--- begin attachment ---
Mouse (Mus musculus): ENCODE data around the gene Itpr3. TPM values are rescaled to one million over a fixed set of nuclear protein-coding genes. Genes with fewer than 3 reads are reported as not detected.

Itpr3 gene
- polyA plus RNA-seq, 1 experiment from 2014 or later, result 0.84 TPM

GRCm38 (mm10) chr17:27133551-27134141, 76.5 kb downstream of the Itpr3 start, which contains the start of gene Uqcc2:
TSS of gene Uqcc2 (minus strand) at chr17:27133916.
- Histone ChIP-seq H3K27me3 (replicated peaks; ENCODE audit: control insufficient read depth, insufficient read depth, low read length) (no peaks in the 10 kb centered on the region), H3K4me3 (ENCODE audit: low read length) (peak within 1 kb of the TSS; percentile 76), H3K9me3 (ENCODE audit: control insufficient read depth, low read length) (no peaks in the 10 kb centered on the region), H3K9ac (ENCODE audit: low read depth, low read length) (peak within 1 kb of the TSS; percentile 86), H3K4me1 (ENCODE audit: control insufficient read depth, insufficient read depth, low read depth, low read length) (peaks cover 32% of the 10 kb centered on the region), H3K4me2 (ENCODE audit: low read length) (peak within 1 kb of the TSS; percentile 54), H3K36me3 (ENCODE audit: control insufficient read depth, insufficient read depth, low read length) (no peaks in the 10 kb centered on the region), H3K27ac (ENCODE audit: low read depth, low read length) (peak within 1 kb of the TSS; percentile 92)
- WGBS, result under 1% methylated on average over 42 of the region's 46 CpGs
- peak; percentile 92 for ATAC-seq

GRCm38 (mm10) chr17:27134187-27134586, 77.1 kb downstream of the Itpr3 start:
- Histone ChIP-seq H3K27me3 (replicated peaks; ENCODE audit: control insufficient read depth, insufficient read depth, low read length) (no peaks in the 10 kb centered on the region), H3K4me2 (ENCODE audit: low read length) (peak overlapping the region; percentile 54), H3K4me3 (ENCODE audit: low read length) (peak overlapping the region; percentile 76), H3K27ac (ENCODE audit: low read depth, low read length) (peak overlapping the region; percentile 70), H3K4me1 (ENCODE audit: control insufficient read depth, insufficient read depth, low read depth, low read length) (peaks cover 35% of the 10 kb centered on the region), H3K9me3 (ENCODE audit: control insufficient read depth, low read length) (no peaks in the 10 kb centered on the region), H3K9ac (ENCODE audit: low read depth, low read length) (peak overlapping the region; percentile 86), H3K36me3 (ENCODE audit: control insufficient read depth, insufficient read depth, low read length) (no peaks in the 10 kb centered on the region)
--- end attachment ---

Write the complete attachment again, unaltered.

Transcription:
Mouse (Mus musculus): ENCODE data around the gene Itpr3. TPM values are rescaled to one million over a fixed set of nuclear protein-coding genes. Genes with fewer than 3 reads are reported as not detected.

Itpr3 gene
- polyA plus RNA-seq, 1 experiment from 2014 or later, result 0.84 TPM

GRCm38 (mm10) chr17:27133551-27134141, 76.5 kb downstream of the Itpr3 start, which contains the start of gene Uqcc2:
TSS of gene Uqcc2 (minus strand) at chr17:27133916.
- Histone ChIP-seq H3K27me3 (replicated peaks; ENCODE audit: control insufficient read depth, insufficient read depth, low read length) (no peaks in the 10 kb centered on the region), H3K4me3 (ENCODE audit: low read length) (peak within 1 kb of the TSS; percentile 76), H3K9me3 (ENCODE audit: control insufficient read depth, low read length) (no peaks in the 10 kb centered on the region), H3K9ac (ENCODE audit: low read depth, low read length) (peak within 1 kb of the TSS; percentile 86), H3K4me1 (ENCODE audit: control insufficient read depth, insufficient read depth, low read depth, low read length) (peaks cover 32% of the 10 kb centered on the region), H3K4me2 (ENCODE audit: low read length) (peak within 1 kb of the TSS; percentile 54), H3K36me3 (ENCODE audit: control insufficient read depth, insufficient read depth, low read length) (no peaks in the 10 kb centered on the region), H3K27ac (ENCODE audit: low read depth, low read length) (peak within 1 kb of the TSS; percentile 92)
- WGBS, result under 1% methylated on average over 42 of the region's 46 CpGs
- peak; percentile 92 for ATAC-seq

GRCm38 (mm10) chr17:27134187-27134586, 77.1 kb downstream of the Itpr3 start:
- Histone ChIP-seq H3K27me3 (replicated peaks; ENCODE audit: control insufficient read depth, insufficient read depth, low read length) (no peaks in the 10 kb centered on the region), H3K4me2 (ENCODE audit: low read length) (peak overlapping the region; percentile 54), H3K4me3 (ENCODE audit: low read length) (peak overlapping the region; percentile 76), H3K27ac (ENCODE audit: low read depth, low read length) (peak overlapping the region; percentile 70), H3K4me1 (ENCODE audit: control insufficient read depth, insufficient read depth, low read depth, low read length) (peaks cover 35% of the 10 kb centered on the region), H3K9me3 (ENCODE audit: control insufficient read depth, low read length) (no peaks in the 10 kb centered on the region), H3K9ac (ENCODE audit: low read depth, low read length) (peak overlapping the region; percentile 86), H3K36me3 (ENCODE audit: control insufficient read depth, insufficient read depth, low read length) (no peaks in the 10 kb centered on the region)